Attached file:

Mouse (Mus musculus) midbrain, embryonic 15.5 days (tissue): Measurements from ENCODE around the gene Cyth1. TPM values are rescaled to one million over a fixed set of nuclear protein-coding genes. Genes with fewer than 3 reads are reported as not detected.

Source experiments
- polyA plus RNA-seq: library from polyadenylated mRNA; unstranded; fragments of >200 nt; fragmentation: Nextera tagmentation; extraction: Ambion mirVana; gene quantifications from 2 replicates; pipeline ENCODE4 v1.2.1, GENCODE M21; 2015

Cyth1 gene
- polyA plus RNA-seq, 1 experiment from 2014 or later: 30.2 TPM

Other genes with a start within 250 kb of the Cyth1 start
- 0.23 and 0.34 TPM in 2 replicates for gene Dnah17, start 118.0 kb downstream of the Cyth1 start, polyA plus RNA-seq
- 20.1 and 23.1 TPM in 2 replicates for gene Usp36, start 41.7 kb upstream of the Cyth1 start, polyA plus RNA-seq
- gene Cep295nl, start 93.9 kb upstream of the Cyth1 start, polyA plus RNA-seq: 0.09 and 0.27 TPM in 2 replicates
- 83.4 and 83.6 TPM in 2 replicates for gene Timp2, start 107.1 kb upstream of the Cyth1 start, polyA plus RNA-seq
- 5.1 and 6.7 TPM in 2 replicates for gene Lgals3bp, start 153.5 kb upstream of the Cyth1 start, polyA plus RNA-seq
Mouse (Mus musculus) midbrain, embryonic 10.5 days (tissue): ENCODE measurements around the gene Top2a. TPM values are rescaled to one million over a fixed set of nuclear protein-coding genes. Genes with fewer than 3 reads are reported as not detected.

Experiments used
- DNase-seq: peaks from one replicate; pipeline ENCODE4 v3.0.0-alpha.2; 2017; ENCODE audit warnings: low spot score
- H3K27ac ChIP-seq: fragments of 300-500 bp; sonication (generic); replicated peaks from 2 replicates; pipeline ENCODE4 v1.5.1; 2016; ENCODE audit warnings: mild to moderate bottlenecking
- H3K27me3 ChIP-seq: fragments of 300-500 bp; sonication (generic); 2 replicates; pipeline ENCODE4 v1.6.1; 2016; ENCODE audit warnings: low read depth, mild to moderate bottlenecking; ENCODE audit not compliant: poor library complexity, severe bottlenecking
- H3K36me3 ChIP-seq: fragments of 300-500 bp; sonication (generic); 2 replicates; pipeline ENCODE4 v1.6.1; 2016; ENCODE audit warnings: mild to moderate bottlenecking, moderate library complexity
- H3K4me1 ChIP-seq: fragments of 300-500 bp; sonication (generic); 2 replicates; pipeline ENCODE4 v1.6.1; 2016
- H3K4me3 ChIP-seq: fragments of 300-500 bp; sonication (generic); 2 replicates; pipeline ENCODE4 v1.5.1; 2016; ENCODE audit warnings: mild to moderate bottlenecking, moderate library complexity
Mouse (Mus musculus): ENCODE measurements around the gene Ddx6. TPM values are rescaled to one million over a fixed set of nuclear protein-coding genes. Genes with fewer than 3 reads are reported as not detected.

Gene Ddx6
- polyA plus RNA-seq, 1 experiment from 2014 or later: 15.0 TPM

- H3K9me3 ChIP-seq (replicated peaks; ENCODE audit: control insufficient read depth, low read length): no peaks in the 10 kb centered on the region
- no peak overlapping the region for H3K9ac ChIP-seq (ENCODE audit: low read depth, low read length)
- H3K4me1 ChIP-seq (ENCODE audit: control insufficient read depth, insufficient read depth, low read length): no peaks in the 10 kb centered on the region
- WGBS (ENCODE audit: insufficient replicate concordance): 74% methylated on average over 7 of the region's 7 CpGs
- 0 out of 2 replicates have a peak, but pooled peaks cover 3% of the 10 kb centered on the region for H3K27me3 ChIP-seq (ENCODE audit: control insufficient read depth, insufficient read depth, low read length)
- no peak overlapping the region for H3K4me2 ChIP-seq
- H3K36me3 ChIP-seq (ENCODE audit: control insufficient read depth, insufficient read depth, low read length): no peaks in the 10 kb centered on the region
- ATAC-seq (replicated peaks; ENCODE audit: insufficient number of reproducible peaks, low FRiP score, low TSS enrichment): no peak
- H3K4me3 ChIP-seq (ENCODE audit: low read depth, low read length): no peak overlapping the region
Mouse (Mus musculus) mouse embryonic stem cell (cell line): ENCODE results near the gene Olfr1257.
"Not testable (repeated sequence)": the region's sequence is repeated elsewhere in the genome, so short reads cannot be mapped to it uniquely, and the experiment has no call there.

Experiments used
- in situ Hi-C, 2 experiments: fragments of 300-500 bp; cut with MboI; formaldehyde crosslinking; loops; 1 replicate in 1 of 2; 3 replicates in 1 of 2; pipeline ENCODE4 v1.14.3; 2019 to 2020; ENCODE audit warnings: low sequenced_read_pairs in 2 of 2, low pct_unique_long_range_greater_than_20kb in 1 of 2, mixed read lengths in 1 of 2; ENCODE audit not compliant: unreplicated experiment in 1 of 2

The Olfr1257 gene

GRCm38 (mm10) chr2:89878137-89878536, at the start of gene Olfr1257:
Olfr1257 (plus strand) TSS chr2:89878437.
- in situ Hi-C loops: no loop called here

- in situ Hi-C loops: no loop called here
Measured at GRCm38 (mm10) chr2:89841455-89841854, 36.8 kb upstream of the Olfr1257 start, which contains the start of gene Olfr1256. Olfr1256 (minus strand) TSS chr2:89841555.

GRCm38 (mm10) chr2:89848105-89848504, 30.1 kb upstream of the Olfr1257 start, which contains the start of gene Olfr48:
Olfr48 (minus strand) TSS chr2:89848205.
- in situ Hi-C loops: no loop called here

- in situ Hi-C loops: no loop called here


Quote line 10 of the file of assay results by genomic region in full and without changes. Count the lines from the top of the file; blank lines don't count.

- 83.4 and 83.6 TPM in 2 replicates for gene Timp2, start 107.1 kb upstream of the Cyth1 start, polyA plus RNA-seq